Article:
We also had the awesome aspect of my friends Jaimee bringing her running buddy along with her for the shoot: her dog Lobo. As soon as I found that out, I was determined to get Lobo into the magazine for her.
Just like we did with the shots of Ronnie, I wanted some pulled back shots, some closer wide shots, and some compressed telephoto shots to give the magazine some different choices. We followed very much the same pattern with Ronnie and the same equipment for the different jobs. The most difficult part of this shoot was the location. We travelled a little farther along the trail for this shoot and the undergrowth was extremely dense along the entire stretch of trail I had chosen. Typically I would have done some more locations scouting, but we were on an extremely tight timeline to get the shoot done, and I was flying out for LA the next day so I was going from getting the call/email from the editor to planning the shoot, finishing the shoot, and editing the images, in a matter of about 72 hours. One day to plan, one day to shoot, one day to edit (on a plane) and I was working my normal job during the day on 2 of the 3 days. Like I said, tight timeline. In a perfect world I would have grabbed my mountain bike and really nailed down the locations much better before I ever took equipment and models out for the images.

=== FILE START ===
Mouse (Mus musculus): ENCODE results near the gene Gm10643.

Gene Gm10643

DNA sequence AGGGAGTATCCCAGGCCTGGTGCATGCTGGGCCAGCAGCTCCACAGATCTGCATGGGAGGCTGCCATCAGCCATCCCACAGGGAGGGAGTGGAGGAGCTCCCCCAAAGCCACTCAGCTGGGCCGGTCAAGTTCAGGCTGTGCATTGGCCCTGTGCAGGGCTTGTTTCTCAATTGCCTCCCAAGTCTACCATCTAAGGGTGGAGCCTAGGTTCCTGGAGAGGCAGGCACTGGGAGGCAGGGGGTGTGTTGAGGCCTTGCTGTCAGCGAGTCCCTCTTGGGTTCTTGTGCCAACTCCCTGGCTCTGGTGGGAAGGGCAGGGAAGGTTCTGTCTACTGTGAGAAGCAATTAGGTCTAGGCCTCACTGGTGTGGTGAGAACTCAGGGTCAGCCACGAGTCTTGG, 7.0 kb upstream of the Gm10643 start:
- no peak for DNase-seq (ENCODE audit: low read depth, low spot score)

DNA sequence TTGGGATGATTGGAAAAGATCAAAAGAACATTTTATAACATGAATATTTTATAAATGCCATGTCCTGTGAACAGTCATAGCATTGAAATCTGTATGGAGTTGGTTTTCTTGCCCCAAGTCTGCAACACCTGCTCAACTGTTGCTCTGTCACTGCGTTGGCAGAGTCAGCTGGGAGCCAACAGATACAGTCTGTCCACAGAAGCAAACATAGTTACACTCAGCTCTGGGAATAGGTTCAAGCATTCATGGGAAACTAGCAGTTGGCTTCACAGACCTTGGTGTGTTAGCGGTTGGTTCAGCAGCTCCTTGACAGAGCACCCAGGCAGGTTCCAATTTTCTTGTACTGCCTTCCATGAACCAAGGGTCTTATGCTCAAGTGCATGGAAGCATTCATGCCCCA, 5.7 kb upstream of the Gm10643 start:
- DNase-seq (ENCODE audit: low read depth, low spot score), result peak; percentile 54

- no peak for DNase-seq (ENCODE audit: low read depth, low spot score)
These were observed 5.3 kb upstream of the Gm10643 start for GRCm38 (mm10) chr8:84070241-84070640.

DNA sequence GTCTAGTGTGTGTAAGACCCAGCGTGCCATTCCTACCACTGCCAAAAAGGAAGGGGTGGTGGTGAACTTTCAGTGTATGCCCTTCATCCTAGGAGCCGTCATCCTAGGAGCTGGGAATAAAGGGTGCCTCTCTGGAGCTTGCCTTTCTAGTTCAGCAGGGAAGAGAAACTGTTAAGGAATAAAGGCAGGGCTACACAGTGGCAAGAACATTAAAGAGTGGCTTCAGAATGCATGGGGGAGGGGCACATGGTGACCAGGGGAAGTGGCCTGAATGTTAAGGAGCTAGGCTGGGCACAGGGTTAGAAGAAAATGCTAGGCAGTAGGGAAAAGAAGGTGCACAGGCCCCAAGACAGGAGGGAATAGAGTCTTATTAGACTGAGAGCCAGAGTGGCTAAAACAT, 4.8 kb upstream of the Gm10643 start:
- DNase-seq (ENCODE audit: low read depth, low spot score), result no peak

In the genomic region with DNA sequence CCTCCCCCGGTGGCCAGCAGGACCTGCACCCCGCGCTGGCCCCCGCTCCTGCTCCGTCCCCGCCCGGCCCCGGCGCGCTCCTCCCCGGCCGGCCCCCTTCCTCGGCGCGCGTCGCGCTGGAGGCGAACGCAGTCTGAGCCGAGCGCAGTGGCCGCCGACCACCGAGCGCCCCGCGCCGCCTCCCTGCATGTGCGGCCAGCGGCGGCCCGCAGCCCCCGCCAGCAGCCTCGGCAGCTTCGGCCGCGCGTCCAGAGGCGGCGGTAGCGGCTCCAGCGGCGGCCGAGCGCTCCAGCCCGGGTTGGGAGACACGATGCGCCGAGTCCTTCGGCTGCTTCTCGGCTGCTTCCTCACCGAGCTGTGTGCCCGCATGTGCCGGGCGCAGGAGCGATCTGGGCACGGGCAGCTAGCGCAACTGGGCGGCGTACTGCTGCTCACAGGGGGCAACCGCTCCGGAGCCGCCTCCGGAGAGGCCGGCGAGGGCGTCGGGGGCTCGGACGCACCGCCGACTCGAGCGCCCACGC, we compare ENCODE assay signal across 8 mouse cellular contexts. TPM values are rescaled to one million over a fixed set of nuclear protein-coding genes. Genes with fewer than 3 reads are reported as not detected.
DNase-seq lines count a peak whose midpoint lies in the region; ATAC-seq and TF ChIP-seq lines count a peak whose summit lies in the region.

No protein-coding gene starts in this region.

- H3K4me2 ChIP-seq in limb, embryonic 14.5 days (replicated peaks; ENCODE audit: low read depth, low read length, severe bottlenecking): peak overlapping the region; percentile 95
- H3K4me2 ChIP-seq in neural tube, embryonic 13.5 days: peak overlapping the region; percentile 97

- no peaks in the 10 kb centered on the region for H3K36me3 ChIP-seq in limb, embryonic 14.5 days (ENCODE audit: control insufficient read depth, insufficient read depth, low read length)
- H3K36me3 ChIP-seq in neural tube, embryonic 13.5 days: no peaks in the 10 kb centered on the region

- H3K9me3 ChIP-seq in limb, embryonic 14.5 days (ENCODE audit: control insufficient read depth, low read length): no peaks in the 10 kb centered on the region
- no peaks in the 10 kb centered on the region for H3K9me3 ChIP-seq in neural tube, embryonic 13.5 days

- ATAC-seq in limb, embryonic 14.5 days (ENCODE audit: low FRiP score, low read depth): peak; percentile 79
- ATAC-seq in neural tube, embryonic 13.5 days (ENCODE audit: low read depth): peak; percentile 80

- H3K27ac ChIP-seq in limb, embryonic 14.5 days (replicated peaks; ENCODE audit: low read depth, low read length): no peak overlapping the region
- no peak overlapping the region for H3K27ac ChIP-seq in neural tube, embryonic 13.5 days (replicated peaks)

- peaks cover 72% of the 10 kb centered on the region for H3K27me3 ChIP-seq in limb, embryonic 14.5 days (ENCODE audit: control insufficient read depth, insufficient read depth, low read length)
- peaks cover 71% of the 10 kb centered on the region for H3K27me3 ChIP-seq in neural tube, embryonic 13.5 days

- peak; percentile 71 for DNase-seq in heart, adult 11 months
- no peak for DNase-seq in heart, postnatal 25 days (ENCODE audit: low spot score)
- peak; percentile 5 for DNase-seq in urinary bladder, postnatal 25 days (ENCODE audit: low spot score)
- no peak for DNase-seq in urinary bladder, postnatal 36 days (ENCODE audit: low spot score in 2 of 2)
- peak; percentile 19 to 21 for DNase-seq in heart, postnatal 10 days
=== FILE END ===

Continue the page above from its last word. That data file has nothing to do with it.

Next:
After hiking a little ways, however, we were able to find an area where more sunlight was spilling through the dense trees and set off creating images. We really had a blast and I have to give a huge shoutout and thank you to the Lululemon Woodlands crew, specifically Jaimee Cox (check out her new digs at Pure Barre Coeur D’alene!), Annie Fletcher, and Justin Thomas for coming out and fighting off the mosquitoes with me for a fun evening of running and photography!
The magazine ended up running with 3 different images across their Table of Contents, a full page of Ronnie blasting through the trees, and even Lobo made it into the magazine with the group shot of the Lulu-crew out for a night run along the Lone Star Trail. I love getting to work with this publication and really look forward to more shoots in the future!